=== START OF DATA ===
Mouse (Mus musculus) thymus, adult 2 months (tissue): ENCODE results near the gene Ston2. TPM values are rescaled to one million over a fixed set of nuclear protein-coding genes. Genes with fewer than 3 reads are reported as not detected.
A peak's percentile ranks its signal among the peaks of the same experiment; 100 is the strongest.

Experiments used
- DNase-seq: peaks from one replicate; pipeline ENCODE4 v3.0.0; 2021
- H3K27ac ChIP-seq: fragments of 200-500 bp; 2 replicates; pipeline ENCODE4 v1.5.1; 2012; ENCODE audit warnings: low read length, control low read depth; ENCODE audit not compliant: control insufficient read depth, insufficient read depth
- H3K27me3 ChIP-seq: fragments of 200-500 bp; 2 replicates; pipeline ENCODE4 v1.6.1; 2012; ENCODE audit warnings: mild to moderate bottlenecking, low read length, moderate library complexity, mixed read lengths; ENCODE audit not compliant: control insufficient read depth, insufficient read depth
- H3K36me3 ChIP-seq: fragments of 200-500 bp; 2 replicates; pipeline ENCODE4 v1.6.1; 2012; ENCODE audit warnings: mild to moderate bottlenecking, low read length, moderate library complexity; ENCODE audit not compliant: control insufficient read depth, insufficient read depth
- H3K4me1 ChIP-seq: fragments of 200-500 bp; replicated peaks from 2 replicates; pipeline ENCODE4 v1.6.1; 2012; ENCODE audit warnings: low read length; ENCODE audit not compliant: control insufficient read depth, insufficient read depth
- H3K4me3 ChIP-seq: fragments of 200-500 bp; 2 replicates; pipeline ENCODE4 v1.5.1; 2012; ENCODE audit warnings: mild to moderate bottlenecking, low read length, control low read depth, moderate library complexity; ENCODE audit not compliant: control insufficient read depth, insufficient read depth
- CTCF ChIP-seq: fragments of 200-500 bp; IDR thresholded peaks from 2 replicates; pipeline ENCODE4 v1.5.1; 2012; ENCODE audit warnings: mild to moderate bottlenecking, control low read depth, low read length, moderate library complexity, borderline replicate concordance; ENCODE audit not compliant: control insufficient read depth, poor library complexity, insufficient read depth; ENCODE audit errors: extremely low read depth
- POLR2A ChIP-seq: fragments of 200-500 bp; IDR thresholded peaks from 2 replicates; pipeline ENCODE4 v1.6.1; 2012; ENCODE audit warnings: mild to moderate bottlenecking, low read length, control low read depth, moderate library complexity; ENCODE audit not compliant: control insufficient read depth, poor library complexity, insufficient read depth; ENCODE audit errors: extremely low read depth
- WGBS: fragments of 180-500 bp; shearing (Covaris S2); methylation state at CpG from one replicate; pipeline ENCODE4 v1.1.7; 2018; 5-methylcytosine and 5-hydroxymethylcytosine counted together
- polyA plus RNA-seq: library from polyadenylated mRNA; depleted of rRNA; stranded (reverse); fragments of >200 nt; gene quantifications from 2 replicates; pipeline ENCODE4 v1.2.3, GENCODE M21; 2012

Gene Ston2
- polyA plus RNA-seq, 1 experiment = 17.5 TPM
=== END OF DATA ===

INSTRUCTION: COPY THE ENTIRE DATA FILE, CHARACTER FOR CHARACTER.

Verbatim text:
Mouse (Mus musculus) thymus, adult 2 months (tissue): ENCODE results near the gene Ston2. TPM values are rescaled to one million over a fixed set of nuclear protein-coding genes. Genes with fewer than 3 reads are reported as not detected.
A peak's percentile ranks its signal among the peaks of the same experiment; 100 is the strongest.

Experiments used
- DNase-seq: peaks from one replicate; pipeline ENCODE4 v3.0.0; 2021
- H3K27ac ChIP-seq: fragments of 200-500 bp; 2 replicates; pipeline ENCODE4 v1.5.1; 2012; ENCODE audit warnings: low read length, control low read depth; ENCODE audit not compliant: control insufficient read depth, insufficient read depth
- H3K27me3 ChIP-seq: fragments of 200-500 bp; 2 replicates; pipeline ENCODE4 v1.6.1; 2012; ENCODE audit warnings: mild to moderate bottlenecking, low read length, moderate library complexity, mixed read lengths; ENCODE audit not compliant: control insufficient read depth, insufficient read depth
- H3K36me3 ChIP-seq: fragments of 200-500 bp; 2 replicates; pipeline ENCODE4 v1.6.1; 2012; ENCODE audit warnings: mild to moderate bottlenecking, low read length, moderate library complexity; ENCODE audit not compliant: control insufficient read depth, insufficient read depth
- H3K4me1 ChIP-seq: fragments of 200-500 bp; replicated peaks from 2 replicates; pipeline ENCODE4 v1.6.1; 2012; ENCODE audit warnings: low read length; ENCODE audit not compliant: control insufficient read depth, insufficient read depth
- H3K4me3 ChIP-seq: fragments of 200-500 bp; 2 replicates; pipeline ENCODE4 v1.5.1; 2012; ENCODE audit warnings: mild to moderate bottlenecking, low read length, control low read depth, moderate library complexity; ENCODE audit not compliant: control insufficient read depth, insufficient read depth
- CTCF ChIP-seq: fragments of 200-500 bp; IDR thresholded peaks from 2 replicates; pipeline ENCODE4 v1.5.1; 2012; ENCODE audit warnings: mild to moderate bottlenecking, control low read depth, low read length, moderate library complexity, borderline replicate concordance; ENCODE audit not compliant: control insufficient read depth, poor library complexity, insufficient read depth; ENCODE audit errors: extremely low read depth
- POLR2A ChIP-seq: fragments of 200-500 bp; IDR thresholded peaks from 2 replicates; pipeline ENCODE4 v1.6.1; 2012; ENCODE audit warnings: mild to moderate bottlenecking, low read length, control low read depth, moderate library complexity; ENCODE audit not compliant: control insufficient read depth, poor library complexity, insufficient read depth; ENCODE audit errors: extremely low read depth
- WGBS: fragments of 180-500 bp; shearing (Covaris S2); methylation state at CpG from one replicate; pipeline ENCODE4 v1.1.7; 2018; 5-methylcytosine and 5-hydroxymethylcytosine counted together
- polyA plus RNA-seq: library from polyadenylated mRNA; depleted of rRNA; stranded (reverse); fragments of >200 nt; gene quantifications from 2 replicates; pipeline ENCODE4 v1.2.3, GENCODE M21; 2012

Gene Ston2
- polyA plus RNA-seq, 1 experiment = 17.5 TPM